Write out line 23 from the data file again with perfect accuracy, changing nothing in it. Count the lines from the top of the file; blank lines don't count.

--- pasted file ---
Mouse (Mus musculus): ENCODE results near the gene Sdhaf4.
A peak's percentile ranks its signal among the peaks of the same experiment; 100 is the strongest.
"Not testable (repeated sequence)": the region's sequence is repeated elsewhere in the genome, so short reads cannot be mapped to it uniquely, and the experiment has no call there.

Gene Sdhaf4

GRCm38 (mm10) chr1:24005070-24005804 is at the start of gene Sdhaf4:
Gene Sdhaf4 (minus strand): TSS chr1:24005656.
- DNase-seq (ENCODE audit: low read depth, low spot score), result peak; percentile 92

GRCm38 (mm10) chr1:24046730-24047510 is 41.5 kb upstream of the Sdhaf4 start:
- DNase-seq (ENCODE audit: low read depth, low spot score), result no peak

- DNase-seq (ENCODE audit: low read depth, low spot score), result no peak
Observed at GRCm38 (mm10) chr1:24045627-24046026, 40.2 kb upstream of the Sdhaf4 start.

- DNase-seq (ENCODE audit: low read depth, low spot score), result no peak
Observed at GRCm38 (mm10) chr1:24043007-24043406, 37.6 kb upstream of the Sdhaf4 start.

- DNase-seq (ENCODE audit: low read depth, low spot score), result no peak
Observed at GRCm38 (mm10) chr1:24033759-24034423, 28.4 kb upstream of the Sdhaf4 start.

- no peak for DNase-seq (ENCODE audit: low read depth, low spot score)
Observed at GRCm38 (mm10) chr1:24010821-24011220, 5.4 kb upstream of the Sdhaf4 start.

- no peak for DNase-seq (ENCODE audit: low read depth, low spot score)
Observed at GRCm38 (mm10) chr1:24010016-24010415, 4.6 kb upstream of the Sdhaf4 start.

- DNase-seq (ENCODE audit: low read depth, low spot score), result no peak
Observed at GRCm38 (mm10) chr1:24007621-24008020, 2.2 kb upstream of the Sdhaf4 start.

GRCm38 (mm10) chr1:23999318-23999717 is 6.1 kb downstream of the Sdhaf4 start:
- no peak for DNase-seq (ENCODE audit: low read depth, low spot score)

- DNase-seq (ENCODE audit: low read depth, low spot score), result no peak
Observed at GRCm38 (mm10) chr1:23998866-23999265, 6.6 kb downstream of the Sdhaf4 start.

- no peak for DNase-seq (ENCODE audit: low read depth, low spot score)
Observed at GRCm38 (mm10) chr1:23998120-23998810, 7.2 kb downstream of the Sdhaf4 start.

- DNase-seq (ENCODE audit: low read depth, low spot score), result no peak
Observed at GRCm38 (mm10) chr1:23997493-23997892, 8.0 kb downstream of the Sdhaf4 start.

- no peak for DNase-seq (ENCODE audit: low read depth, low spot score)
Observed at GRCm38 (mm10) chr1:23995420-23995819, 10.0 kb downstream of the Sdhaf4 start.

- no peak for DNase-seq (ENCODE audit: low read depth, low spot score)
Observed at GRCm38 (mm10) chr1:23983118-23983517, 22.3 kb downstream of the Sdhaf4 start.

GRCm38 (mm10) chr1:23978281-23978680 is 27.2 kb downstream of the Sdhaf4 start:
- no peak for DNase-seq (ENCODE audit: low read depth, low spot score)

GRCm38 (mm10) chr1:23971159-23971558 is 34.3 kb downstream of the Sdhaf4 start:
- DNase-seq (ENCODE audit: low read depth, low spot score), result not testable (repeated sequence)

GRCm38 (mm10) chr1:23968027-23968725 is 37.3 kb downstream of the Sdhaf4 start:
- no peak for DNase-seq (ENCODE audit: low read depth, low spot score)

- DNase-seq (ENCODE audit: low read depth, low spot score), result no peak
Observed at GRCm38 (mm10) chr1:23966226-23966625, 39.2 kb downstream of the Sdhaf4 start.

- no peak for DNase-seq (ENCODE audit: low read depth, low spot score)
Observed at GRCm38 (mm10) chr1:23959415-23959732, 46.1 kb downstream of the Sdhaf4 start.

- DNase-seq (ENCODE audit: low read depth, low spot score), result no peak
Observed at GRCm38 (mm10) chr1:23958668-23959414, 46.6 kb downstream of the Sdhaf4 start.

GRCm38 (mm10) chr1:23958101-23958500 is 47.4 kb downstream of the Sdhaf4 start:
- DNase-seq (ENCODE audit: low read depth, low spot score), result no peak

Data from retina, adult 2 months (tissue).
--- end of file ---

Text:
- no peak for DNase-seq (ENCODE audit: low read depth, low spot score)